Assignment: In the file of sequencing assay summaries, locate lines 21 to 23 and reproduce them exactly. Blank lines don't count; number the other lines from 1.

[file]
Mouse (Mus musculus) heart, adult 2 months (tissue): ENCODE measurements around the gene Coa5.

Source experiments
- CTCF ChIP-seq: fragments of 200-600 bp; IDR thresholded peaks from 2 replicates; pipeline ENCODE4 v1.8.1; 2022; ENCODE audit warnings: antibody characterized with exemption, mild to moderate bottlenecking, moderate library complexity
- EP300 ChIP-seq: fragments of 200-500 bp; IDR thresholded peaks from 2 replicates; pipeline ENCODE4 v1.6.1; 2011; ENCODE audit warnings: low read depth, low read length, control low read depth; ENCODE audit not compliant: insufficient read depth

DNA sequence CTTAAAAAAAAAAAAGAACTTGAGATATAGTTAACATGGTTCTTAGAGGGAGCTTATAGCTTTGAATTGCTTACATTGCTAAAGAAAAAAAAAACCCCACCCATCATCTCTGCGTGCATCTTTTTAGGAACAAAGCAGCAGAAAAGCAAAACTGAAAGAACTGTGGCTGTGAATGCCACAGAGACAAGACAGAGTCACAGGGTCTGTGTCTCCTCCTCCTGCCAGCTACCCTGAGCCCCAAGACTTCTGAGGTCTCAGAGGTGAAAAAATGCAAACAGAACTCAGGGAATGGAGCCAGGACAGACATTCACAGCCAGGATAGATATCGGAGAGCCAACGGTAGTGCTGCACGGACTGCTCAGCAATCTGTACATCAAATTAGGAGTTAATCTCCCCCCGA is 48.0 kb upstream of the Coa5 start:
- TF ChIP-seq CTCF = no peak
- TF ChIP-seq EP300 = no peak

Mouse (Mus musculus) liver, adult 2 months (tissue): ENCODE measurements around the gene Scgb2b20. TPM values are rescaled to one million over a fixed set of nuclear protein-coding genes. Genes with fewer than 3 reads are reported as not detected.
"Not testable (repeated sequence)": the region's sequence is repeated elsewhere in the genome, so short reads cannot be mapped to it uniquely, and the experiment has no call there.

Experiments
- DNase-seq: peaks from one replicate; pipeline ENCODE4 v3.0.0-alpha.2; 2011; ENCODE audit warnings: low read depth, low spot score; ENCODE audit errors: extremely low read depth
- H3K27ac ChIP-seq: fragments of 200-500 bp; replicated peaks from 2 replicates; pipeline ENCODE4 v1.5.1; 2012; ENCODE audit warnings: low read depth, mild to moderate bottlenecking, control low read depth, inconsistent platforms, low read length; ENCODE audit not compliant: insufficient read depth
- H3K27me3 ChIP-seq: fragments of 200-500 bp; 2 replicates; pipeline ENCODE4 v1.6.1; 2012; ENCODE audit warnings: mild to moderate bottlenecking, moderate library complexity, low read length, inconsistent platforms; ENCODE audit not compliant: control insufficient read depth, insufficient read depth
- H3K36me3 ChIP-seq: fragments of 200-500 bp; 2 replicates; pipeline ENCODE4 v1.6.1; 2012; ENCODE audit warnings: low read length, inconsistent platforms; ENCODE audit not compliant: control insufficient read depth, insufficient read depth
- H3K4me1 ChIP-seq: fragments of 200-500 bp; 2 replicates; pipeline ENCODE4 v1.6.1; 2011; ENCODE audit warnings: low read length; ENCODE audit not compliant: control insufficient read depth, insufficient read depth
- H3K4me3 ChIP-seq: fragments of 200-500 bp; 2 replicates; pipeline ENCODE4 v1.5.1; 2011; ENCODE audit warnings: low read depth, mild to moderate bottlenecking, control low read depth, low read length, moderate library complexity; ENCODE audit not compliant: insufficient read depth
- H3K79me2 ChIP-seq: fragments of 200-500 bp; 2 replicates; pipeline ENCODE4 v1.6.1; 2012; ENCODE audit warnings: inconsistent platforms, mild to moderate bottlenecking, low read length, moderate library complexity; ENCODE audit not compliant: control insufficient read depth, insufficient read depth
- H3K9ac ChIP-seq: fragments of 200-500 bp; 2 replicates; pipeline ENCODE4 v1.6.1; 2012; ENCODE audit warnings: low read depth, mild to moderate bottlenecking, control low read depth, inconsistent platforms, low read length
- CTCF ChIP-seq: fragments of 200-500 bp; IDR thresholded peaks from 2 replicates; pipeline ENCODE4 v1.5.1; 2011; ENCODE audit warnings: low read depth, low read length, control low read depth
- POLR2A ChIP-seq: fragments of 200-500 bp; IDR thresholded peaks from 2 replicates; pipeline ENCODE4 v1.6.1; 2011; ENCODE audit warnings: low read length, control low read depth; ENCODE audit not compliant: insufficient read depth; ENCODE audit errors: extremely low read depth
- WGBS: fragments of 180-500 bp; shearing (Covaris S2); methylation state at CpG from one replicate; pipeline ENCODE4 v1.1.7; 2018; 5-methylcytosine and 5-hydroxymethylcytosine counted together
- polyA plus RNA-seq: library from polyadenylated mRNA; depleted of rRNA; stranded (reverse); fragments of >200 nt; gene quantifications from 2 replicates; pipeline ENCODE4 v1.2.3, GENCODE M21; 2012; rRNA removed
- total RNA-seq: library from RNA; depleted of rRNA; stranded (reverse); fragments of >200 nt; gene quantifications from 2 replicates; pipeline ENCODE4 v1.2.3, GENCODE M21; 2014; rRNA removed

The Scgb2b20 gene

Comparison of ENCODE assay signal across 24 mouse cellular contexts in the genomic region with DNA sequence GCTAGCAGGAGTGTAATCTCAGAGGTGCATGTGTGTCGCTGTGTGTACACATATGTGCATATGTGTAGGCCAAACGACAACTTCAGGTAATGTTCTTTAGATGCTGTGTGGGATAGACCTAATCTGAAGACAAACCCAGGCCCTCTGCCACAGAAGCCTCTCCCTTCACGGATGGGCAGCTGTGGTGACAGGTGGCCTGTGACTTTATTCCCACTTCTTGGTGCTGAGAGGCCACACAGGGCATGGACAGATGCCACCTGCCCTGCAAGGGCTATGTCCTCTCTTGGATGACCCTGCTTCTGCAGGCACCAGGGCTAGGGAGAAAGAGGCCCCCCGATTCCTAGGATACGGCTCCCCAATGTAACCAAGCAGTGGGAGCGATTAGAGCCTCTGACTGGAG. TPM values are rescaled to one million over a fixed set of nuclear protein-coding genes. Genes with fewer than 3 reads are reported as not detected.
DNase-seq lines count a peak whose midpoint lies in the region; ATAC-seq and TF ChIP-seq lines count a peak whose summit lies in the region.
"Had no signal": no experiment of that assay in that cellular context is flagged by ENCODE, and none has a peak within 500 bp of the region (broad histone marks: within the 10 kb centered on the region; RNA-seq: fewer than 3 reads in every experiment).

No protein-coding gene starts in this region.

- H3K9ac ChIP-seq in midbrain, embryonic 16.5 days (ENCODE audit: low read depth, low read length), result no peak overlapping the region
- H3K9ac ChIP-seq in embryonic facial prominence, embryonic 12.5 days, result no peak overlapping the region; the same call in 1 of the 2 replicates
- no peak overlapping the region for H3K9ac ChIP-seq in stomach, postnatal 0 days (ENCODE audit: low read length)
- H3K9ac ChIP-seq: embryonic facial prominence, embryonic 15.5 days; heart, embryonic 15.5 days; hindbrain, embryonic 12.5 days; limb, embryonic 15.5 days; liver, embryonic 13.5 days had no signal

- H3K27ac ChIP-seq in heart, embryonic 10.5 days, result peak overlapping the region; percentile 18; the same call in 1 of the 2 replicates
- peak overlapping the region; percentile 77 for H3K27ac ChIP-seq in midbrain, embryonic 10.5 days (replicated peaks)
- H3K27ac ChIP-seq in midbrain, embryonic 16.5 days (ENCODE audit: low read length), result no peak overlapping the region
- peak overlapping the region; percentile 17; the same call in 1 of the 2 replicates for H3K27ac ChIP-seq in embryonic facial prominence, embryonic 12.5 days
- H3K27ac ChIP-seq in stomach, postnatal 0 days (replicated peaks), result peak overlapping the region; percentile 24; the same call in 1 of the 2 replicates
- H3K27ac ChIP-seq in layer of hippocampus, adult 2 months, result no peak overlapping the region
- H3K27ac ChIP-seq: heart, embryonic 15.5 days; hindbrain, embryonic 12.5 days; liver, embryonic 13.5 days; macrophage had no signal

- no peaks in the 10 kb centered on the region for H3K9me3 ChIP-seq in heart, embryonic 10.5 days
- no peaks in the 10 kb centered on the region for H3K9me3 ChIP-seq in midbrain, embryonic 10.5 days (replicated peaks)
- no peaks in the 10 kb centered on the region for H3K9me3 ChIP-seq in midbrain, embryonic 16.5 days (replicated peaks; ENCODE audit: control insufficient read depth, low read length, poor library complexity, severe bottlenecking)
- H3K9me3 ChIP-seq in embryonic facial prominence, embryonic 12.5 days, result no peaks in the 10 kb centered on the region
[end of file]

- WGBS: fragments of 180-500 bp; shearing (Covaris S2); methylation state at CpG from one replicate; pipeline ENCODE4 v1.1.7; 2018; 5-methylcytosine and 5-hydroxymethylcytosine counted together
- polyA plus RNA-seq: library from polyadenylated mRNA; depleted of rRNA; stranded (reverse); fragments of >200 nt; gene quantifications from 2 replicates; pipeline ENCODE4 v1.2.3, GENCODE M21; 2012; rRNA removed
- total RNA-seq: library from RNA; depleted of rRNA; stranded (reverse); fragments of >200 nt; gene quantifications from 2 replicates; pipeline ENCODE4 v1.2.3, GENCODE M21; 2014; rRNA removed